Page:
. Let \(e_{x.z}\) be the residuals from the linear prediction of \(x\) by \(z\) (note that this can be expanded to a multivariate \(z\)):
\[r_{xy.z} = r_{e_{x.z},e_{y.z}}\]
library(correlation)
library(bayestestR)
library(see)
library(ggplot2)
library(tidyr)
library(dplyr)
We will fit different types of correlations of generated data with different link strengths and link types.
generate_results <- function(r, n = 100, transformation = "none"){
data <- bayestestR::simulate_correlation(round(n), r = r)
if(transformation != "none"){
var <- ifelse(grepl("(", transformation, fixed = TRUE), "data$V2)", "data$V2")
transformation <- paste0(transformation, var)
data$V2 <- eval(parse(text = transformation))
}
out <- data.frame(n = n, transformation = transformation, r = r)
out$Pearson <- cor_test(data, "V1", "V2", method = "pearson")$r
out$Spearman <- cor_test(data, "V1", "V2", method = "spearman")$rho
out$Kendall <- cor_test(data, "V1", "V2", method = "kendall")$tau
out$Biweight <- cor_test(data, "V1", "V2", method = "biweight")$r
out$Distance <- cor_test(data, "V1", "V2", method = "distance")$r
out$Distance <- cor_test(data, "V1", "V2", method = "distance")$r
out
}
data <- data.frame()
for(r in seq(0, 0.999, length.out = 200)){
for(n in c(100)){
for(transformation in c("none", "exp(", "log10(1+max(abs(data$V2))+", "1/", "tan(", "sin(", "cos(", "cos(2*","abs(", "data$V2*", "data$V2*data$V2*", "ifelse(data$V2>0, 1, 0)*(")){
data <- rbind(data, generate_results(r, n, transformation = transformation))
}
}
}
data %>%
tidyr::pivot_longer(-c(n, r, transformation), names_to = "Type", values_to = "Estimation") %>%
dplyr::mutate(Type = forcats::fct_relevel(Type, "Pearson", "Spearman", "Kendall", "Biweight", "Distance")) %>%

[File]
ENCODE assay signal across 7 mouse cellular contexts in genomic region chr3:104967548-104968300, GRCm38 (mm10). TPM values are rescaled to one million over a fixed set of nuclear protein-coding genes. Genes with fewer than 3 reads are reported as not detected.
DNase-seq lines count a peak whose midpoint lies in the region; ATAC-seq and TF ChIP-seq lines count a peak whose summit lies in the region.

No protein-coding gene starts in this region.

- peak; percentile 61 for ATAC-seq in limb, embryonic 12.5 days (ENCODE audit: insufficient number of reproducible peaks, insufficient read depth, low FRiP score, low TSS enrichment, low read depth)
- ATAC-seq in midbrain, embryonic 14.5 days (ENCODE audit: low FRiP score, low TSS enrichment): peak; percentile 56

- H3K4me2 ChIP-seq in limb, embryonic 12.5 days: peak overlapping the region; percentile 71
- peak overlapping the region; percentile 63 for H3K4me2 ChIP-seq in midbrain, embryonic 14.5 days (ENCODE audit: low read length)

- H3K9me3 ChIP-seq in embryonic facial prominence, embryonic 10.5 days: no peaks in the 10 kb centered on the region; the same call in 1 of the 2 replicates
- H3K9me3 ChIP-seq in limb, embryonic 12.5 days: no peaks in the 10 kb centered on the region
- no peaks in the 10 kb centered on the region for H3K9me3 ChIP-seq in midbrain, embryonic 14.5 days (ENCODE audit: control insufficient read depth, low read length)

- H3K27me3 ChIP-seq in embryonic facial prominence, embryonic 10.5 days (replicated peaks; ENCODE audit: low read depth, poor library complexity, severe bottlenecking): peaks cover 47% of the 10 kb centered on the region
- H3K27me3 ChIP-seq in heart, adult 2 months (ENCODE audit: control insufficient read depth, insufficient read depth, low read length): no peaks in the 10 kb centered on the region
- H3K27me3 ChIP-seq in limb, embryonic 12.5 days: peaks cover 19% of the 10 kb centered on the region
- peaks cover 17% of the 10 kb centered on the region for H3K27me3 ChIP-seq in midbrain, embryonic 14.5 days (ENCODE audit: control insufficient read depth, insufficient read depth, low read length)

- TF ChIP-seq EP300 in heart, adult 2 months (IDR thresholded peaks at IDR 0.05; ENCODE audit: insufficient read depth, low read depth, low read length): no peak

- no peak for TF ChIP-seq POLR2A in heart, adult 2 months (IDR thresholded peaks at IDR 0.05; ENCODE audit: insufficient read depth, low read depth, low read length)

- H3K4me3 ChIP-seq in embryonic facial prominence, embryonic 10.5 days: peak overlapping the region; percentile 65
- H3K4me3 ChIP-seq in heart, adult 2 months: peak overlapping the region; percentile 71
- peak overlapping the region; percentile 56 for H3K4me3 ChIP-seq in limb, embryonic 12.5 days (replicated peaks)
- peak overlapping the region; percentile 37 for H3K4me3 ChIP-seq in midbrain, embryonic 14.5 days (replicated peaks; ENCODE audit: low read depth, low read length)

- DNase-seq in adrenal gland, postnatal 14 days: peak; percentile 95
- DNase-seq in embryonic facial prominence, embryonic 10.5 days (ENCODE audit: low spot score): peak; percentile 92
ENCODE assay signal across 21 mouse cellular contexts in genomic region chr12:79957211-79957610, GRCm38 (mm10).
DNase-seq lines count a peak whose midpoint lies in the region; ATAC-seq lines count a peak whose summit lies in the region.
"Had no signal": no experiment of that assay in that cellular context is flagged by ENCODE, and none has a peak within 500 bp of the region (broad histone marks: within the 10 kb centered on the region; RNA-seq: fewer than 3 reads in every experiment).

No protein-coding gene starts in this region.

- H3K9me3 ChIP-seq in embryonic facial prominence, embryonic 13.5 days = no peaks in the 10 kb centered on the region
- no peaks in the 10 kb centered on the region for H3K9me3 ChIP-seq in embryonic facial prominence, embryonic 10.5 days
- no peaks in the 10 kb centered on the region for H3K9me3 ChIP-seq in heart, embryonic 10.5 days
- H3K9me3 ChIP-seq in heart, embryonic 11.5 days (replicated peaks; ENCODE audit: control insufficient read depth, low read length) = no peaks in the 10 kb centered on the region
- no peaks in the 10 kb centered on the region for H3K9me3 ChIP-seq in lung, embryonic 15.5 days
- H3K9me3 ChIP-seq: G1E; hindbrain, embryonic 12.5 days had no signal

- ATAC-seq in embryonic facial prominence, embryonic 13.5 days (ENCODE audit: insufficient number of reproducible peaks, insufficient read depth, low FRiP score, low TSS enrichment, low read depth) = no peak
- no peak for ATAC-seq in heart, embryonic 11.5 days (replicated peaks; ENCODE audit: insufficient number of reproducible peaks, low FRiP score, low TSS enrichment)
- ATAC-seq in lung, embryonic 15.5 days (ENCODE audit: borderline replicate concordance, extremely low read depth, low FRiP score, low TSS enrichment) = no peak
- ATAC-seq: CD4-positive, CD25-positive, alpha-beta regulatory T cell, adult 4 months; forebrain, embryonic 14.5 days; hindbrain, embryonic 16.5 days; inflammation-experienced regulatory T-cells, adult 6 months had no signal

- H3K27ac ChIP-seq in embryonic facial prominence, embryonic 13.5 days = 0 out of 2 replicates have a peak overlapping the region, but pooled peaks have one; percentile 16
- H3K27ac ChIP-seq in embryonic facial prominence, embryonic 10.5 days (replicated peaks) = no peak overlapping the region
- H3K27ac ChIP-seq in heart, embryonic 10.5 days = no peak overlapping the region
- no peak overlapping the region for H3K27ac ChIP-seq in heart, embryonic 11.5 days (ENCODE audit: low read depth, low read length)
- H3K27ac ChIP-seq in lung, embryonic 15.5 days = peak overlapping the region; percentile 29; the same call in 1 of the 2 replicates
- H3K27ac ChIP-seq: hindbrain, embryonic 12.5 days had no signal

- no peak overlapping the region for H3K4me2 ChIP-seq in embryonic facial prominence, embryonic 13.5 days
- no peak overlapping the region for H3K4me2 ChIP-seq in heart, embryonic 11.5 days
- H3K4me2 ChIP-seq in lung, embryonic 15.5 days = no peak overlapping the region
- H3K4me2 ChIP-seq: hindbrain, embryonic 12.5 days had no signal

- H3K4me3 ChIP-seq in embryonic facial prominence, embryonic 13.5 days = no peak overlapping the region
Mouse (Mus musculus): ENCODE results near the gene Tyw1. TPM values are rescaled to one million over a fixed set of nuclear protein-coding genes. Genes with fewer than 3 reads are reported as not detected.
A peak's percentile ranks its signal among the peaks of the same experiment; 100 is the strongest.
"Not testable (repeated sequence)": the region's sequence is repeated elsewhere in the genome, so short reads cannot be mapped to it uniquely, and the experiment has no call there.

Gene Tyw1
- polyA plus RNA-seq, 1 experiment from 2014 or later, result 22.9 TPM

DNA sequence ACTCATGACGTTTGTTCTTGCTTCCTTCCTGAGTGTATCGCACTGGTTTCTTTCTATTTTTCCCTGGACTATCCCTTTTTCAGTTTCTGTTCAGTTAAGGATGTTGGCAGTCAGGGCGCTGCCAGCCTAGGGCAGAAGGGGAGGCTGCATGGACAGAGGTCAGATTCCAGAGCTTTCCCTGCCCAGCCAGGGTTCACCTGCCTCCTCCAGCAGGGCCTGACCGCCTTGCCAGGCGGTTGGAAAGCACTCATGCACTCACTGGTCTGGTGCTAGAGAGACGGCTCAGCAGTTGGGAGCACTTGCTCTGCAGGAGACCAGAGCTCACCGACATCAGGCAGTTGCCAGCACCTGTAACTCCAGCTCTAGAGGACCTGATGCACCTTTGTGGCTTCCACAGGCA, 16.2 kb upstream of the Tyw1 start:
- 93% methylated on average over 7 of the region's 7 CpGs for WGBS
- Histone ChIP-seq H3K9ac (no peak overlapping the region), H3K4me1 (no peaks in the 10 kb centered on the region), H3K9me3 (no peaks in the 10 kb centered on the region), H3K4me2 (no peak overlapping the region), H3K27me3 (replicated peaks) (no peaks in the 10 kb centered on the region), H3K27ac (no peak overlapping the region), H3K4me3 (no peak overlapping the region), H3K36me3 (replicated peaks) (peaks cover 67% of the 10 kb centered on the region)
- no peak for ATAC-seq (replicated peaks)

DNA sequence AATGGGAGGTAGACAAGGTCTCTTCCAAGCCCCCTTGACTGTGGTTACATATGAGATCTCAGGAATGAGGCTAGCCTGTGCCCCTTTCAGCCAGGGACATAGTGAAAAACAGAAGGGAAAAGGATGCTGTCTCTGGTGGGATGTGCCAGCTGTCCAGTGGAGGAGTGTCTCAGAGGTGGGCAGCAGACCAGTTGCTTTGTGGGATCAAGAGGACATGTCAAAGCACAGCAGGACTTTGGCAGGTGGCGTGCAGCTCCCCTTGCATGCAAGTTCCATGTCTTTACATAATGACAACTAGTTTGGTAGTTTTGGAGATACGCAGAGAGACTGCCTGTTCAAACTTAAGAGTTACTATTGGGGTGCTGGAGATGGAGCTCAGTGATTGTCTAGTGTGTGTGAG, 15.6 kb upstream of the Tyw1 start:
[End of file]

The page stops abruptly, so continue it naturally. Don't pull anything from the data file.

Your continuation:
ggplot(aes(x = r, y = Estimation, fill = Type)) +
geom_smooth(aes(color = Type), method = 'loess', alpha = 0) +
geom_vline(aes(xintercept = 0.5), linetype = "dashed") +
geom_hline(aes(yintercept = 0.5), linetype = "dashed") +
guides(colour = guide_legend(override.aes = list(alpha = 1))) +
see::theme_modern() +
scale_color_flat_d(palette = "rainbow") +
scale_fill_flat_d(palette = "rainbow") +
guides(colour = guide_legend(override.aes = list(alpha = 1))) +
facet_wrap(~transformation)
model <- data %>%
tidyr::pivot_longer(-c(n, r, transformation), names_to = "Type", values_to = "Estimation") %>%
lm(r ~ Type / Estimation, data = .) %>%
parameters::parameters()
dplyr::arrange(model[6:10,], desc(Coefficient))
> Parameter | Coefficient | SE | 95% CI | t(11903) | p
> ------------------------------------------------------------------------------------
> Type [Distance] * Estimation | 0.90 | 0.02 | [0.86, 0.95] | 40.14 | < .001
> Type [Kendall] * Estimation | 0.66 | 0.02 | [0.62, 0.70] | 32.07 | < .001
> Type [Biweight] * Estimation | 0.53 | 0.02 | [0.50, 0.57] | 29.24 | < .001
> Type [Spearman] * Estimation | 0.51 | 0.02 | [0.48, 0.54] | 31.70 | < .001
> Type [Pearson] * Estimation | 0.44 | 0.02 | [0.41, 0.47] | 26.49 | < .001
As we can see, distance correlation is able to capture the strength even for severly non-linear relationships.
Bishara, Anthony J, and James B Hittner. 2017. “Confidence Intervals for Correlations When Data Are Not Normal.” Behavior Research Methods 49 (1): 294–309. https://doi.org/10.3758/s13428-016-0702-8.
Fieller, Edgar C, Herman O Hartley, and Egon S Pearson. 1957. “Tests for Rank Correlation Coefficients. I.” Biometrika 44 (3/4): 470–81. https://doi.org/10.1093/biomet/48.1-2.29.
Langfelder, Peter, and Steve Horvath. 2012. “Fast R Functions for Robust Correlations and Hierarchical Clustering.” Journal of Statistical Software 46 (11). https://www.jstatsoft.org/v46/i11/.
R Core Team. 2019. R: A Language and Environment for Statistical Computing. Vienna, Austria: R Foundation for Statistical Computing. https://www.R-project.org/.